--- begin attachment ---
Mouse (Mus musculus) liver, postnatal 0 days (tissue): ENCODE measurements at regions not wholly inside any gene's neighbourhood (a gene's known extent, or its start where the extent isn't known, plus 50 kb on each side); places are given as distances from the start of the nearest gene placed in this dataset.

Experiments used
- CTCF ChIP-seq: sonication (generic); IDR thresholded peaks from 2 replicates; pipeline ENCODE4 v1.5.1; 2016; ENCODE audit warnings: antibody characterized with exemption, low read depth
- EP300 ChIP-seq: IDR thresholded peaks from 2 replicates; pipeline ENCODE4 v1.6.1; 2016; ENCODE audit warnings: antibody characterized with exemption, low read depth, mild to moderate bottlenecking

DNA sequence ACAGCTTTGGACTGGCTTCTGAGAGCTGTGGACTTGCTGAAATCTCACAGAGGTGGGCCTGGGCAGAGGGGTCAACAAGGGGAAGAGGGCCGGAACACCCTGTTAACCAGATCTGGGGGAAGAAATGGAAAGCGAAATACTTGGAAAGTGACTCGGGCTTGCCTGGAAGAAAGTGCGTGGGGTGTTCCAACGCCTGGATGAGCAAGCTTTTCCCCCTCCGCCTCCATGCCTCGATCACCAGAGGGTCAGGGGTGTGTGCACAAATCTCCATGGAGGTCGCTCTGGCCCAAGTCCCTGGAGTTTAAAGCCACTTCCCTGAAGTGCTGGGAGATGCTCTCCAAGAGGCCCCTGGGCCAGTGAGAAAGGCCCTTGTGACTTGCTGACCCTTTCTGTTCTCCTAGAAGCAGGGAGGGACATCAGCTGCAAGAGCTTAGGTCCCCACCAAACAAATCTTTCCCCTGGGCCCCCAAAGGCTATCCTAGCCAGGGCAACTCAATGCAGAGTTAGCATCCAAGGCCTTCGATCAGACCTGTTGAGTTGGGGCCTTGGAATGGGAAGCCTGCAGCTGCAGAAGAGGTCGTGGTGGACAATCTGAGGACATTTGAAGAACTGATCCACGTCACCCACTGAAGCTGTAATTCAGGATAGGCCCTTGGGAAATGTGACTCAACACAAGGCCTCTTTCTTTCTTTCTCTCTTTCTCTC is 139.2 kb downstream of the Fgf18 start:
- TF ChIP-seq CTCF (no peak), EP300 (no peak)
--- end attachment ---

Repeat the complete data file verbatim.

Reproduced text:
Mouse (Mus musculus) liver, postnatal 0 days (tissue): ENCODE measurements at regions not wholly inside any gene's neighbourhood (a gene's known extent, or its start where the extent isn't known, plus 50 kb on each side); places are given as distances from the start of the nearest gene placed in this dataset.

Experiments used
- CTCF ChIP-seq: sonication (generic); IDR thresholded peaks from 2 replicates; pipeline ENCODE4 v1.5.1; 2016; ENCODE audit warnings: antibody characterized with exemption, low read depth
- EP300 ChIP-seq: IDR thresholded peaks from 2 replicates; pipeline ENCODE4 v1.6.1; 2016; ENCODE audit warnings: antibody characterized with exemption, low read depth, mild to moderate bottlenecking

DNA sequence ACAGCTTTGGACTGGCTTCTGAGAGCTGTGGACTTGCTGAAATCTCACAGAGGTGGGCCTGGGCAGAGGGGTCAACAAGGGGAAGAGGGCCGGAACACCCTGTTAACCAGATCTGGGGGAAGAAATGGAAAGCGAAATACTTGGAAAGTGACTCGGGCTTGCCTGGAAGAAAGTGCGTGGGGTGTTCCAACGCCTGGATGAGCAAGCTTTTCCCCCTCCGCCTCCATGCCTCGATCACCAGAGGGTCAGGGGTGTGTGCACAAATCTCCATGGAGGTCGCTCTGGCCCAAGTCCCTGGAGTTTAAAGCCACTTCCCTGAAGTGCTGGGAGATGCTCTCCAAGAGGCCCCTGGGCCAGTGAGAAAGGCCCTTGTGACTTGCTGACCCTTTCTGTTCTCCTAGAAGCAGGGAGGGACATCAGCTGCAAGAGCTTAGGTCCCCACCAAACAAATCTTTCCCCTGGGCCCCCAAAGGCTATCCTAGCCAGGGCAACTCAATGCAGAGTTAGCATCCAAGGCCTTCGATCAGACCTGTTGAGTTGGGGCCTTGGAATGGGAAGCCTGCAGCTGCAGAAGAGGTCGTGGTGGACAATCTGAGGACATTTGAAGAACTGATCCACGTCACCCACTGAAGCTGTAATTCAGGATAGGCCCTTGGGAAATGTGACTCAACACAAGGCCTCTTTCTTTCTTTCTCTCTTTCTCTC is 139.2 kb downstream of the Fgf18 start:
- TF ChIP-seq CTCF (no peak), EP300 (no peak)